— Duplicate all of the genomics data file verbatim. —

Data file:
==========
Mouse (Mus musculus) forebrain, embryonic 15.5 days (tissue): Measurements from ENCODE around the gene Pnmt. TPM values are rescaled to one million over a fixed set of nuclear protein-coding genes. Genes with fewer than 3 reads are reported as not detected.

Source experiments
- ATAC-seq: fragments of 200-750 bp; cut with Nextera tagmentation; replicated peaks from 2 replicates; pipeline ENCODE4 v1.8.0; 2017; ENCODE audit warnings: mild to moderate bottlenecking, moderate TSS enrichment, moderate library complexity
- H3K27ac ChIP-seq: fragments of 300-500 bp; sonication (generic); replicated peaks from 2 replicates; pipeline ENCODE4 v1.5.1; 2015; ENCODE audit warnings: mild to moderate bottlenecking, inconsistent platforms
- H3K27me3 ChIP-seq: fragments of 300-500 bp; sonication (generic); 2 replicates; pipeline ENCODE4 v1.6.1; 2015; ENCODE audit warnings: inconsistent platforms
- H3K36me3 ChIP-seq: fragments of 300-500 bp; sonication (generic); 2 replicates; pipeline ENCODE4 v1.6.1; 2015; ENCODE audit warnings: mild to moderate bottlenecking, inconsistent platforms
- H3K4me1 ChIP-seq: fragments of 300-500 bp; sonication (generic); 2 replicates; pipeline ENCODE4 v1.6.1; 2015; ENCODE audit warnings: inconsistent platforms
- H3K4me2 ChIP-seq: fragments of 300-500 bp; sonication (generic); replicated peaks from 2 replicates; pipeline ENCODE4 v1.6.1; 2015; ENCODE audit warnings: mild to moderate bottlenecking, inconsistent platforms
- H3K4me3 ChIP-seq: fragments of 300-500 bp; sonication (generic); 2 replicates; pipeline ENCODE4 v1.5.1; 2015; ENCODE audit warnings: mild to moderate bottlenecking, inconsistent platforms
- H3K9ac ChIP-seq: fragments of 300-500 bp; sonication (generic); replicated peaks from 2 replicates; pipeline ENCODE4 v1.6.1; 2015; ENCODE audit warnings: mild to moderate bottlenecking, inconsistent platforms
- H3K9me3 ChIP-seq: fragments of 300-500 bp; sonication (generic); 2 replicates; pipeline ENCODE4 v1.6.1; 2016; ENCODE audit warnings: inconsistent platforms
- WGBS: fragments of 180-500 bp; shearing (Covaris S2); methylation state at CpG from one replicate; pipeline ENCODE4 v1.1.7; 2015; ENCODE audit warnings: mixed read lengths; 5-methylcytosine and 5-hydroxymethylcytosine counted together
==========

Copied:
Mouse (Mus musculus) forebrain, embryonic 15.5 days (tissue): Measurements from ENCODE around the gene Pnmt. TPM values are rescaled to one million over a fixed set of nuclear protein-coding genes. Genes with fewer than 3 reads are reported as not detected.

Source experiments
- ATAC-seq: fragments of 200-750 bp; cut with Nextera tagmentation; replicated peaks from 2 replicates; pipeline ENCODE4 v1.8.0; 2017; ENCODE audit warnings: mild to moderate bottlenecking, moderate TSS enrichment, moderate library complexity
- H3K27ac ChIP-seq: fragments of 300-500 bp; sonication (generic); replicated peaks from 2 replicates; pipeline ENCODE4 v1.5.1; 2015; ENCODE audit warnings: mild to moderate bottlenecking, inconsistent platforms
- H3K27me3 ChIP-seq: fragments of 300-500 bp; sonication (generic); 2 replicates; pipeline ENCODE4 v1.6.1; 2015; ENCODE audit warnings: inconsistent platforms
- H3K36me3 ChIP-seq: fragments of 300-500 bp; sonication (generic); 2 replicates; pipeline ENCODE4 v1.6.1; 2015; ENCODE audit warnings: mild to moderate bottlenecking, inconsistent platforms
- H3K4me1 ChIP-seq: fragments of 300-500 bp; sonication (generic); 2 replicates; pipeline ENCODE4 v1.6.1; 2015; ENCODE audit warnings: inconsistent platforms
- H3K4me2 ChIP-seq: fragments of 300-500 bp; sonication (generic); replicated peaks from 2 replicates; pipeline ENCODE4 v1.6.1; 2015; ENCODE audit warnings: mild to moderate bottlenecking, inconsistent platforms
- H3K4me3 ChIP-seq: fragments of 300-500 bp; sonication (generic); 2 replicates; pipeline ENCODE4 v1.5.1; 2015; ENCODE audit warnings: mild to moderate bottlenecking, inconsistent platforms
- H3K9ac ChIP-seq: fragments of 300-500 bp; sonication (generic); replicated peaks from 2 replicates; pipeline ENCODE4 v1.6.1; 2015; ENCODE audit warnings: mild to moderate bottlenecking, inconsistent platforms
- H3K9me3 ChIP-seq: fragments of 300-500 bp; sonication (generic); 2 replicates; pipeline ENCODE4 v1.6.1; 2016; ENCODE audit warnings: inconsistent platforms
- WGBS: fragments of 180-500 bp; shearing (Covaris S2); methylation state at CpG from one replicate; pipeline ENCODE4 v1.1.7; 2015; ENCODE audit warnings: mixed read lengths; 5-methylcytosine and 5-hydroxymethylcytosine counted together